County Court Judgments And Your Credit Rating

Your Credit Score and County Court Decisions

A county court judgment (CCJ), issued against someone who owes money to another person, may be issued.

If you have a CCJ against your name, your credit rating could be affected. This could make it difficult to borrow money or obtain credit from a bank, or store.

The CCJ will be listed on your credit report. This is information that was sent by a credit agency to the company you wish to borrow money. The firm will use the data to decide whether to lend you money.

You should check to see if you have a CCJ against you.

It is easy to find out if a CCJ was issued against you. It is possible to:

Search the Register for Judgments and Orders and Fines to find Judgments and Orders.

Get a copy your credit report.

Search the Register for Judgments and Orders and Fines to find Judgments and Orders.

Online access is available to the Register of Judgments and Orders. There will be a small charge. All CCJs against you will be included in the Register.

Request a copy your credit report

To determine if you have a CCJ against your name, a credit reference agency will provide you with a copy. The report will be charged at an affordable rate.

It is a good idea to regularly check your credit reports to make sure that all information is correct.
Credit reference agencies such as Equifax, Credit Compass, and Experian may provide you with a copy your credit report.

You can remove a judgment, order, or fine from our Judgments Orders and Fines Register.

Your CCJ will be removed from the Register of Judgments and Orders if it is older than six years, even if it has not been paid.
If you can show the court that the amount is not due, or if the record was paid within a month of obtaining the CCJ, you may be able have it removed from the Register.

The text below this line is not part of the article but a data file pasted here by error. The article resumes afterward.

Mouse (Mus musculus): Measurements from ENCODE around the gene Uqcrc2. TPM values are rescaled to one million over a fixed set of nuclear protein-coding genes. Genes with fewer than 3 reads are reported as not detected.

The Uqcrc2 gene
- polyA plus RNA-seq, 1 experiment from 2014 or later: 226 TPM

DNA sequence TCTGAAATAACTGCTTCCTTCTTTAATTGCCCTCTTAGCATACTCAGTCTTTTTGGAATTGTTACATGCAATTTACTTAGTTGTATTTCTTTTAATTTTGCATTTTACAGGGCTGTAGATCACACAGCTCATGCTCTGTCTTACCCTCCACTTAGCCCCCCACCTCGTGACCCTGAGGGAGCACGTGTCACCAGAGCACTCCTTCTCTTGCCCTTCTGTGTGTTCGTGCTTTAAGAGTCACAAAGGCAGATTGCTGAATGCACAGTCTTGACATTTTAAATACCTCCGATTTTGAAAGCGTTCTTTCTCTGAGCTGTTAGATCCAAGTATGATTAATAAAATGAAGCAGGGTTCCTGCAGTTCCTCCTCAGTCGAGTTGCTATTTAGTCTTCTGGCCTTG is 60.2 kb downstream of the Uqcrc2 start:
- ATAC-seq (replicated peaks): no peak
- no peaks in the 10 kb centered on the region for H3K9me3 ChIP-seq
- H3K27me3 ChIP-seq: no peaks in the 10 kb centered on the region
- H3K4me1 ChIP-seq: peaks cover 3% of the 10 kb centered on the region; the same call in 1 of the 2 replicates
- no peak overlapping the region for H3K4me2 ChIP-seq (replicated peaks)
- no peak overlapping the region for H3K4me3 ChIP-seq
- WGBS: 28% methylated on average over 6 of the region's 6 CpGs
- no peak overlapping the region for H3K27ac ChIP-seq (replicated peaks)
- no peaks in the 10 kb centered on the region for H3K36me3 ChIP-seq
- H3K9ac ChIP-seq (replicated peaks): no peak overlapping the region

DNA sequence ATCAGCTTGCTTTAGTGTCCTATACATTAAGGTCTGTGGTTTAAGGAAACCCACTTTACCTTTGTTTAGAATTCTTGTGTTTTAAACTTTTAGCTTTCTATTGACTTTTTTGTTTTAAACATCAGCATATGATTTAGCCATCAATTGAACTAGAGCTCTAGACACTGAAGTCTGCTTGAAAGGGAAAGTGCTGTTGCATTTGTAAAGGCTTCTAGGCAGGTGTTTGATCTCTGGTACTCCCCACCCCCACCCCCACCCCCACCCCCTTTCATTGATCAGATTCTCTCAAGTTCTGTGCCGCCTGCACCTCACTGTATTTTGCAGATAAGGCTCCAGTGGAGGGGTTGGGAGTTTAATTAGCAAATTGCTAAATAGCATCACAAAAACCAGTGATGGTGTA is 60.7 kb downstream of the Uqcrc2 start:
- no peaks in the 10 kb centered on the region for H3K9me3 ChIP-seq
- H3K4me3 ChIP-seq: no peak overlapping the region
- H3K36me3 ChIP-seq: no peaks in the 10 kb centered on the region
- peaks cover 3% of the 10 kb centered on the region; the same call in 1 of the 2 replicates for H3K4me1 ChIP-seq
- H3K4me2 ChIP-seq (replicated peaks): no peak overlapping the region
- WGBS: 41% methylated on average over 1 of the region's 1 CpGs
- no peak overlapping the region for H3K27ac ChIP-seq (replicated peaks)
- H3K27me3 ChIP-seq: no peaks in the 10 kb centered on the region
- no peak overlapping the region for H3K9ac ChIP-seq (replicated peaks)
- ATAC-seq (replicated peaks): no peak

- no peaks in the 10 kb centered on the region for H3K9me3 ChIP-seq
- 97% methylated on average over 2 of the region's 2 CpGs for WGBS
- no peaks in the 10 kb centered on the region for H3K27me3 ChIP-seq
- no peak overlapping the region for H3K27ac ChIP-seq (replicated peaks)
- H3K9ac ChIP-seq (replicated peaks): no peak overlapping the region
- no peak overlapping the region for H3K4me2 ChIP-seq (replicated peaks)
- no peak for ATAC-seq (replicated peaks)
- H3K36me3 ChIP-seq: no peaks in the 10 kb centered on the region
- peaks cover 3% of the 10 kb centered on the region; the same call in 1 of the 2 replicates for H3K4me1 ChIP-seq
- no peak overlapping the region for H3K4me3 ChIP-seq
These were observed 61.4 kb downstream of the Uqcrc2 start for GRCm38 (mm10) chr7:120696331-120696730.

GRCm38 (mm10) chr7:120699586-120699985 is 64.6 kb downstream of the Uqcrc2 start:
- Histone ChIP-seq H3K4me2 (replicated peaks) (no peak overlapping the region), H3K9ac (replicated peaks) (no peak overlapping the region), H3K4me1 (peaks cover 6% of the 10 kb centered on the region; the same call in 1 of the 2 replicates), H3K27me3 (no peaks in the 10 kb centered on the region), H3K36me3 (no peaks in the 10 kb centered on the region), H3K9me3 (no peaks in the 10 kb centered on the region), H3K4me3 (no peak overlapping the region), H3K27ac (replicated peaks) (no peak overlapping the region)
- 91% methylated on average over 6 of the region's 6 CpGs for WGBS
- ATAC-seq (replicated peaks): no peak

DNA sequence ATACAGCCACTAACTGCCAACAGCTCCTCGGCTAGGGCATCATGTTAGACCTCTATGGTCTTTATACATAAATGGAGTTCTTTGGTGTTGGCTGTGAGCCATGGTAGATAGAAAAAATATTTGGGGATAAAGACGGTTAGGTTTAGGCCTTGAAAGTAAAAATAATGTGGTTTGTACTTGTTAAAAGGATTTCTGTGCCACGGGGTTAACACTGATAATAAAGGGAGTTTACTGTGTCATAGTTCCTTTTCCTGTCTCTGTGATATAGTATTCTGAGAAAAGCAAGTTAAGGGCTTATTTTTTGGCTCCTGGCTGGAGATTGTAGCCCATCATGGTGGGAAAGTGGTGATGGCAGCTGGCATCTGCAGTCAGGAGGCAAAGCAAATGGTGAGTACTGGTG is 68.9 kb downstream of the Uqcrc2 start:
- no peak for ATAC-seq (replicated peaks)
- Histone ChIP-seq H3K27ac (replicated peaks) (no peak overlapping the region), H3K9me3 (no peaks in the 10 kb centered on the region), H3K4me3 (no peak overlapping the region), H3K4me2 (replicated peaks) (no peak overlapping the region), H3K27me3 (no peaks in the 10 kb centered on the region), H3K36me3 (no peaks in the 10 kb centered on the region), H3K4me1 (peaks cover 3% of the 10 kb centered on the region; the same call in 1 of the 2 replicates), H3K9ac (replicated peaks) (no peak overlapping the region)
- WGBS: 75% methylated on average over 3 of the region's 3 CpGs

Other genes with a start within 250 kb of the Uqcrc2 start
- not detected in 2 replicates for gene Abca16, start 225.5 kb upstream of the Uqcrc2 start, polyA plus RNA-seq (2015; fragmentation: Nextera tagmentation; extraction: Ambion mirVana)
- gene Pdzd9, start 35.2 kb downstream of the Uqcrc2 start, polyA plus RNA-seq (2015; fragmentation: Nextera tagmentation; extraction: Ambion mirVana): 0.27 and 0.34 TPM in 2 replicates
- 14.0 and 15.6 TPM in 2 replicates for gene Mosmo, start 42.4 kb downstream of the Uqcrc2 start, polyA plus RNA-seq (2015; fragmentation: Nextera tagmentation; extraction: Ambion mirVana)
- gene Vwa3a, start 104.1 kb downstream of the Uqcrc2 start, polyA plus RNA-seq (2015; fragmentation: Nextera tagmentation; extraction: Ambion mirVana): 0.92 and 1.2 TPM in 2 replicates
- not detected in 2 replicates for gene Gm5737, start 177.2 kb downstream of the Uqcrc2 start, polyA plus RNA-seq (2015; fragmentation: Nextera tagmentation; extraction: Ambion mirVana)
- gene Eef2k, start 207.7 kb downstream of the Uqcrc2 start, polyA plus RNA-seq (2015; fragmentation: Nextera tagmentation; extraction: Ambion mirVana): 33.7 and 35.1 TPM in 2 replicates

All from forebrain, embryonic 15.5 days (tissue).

You don’t have to owe the debt if you don’t have it

You can ask the court for a reopening of the case against your, also known as’setting aside’ your CCJ. If you can prove that there is a legitimate legal reason to not owing the money, you may only do this.

To request the court to vacate the CCJ, fill out N244 You will most likely have to pay a fee to have your case reexamined.
Your CCJ will be removed if the court determines that you don’t owe the money.

It could take up to 4 weeks for the entry to be removed. Once the entry is removed, it should be much easier to obtain credit.If you have not paid the full amount within one month of receiving your CCJ, you can petition the court for your entry to be removed from the Register. To confirm that you have paid the obligation, you will need to get a certificate from court.

The certificate fee must be paid, but it may be waived if you have a low income.

Your entry will be removed from the Register. Credit reporting companies will be alerted and your record with details about your CCJ will be deleted.

If the CCJ is wiped out, you may be able again to get credit.

Modify a record in Register of Judgments Orders and Fines

You may be able amend your Register record if you pay the debt off within a month of the CCJ date.

The court will require you to prove that you have paid your debt in order to obtain a certificate. The fee for the certificate must be paid. However, if you have a low income, it may be waived.

A notation will be added to your Register to indicate that the obligation was cancelled or paid.

Credit reporting agencies will be notified if your Register listing is changed. This indicates that you have paid your debt. Your credit report will still have the CCJ, but it will be removed after six years. However, your record will reflect that you paid the debt.
After your credit record has been updated, you may be able to get credit more easily.

Avoid credit repair companies at all cost

Do not trust credit repair companies that claim they can erase your debt.

They can charge very high fees and force victims to lie to get rid of their debts. This is almost always impossible.
If you have any questions about your CCJ, please contact your nearest Citizens Advice.

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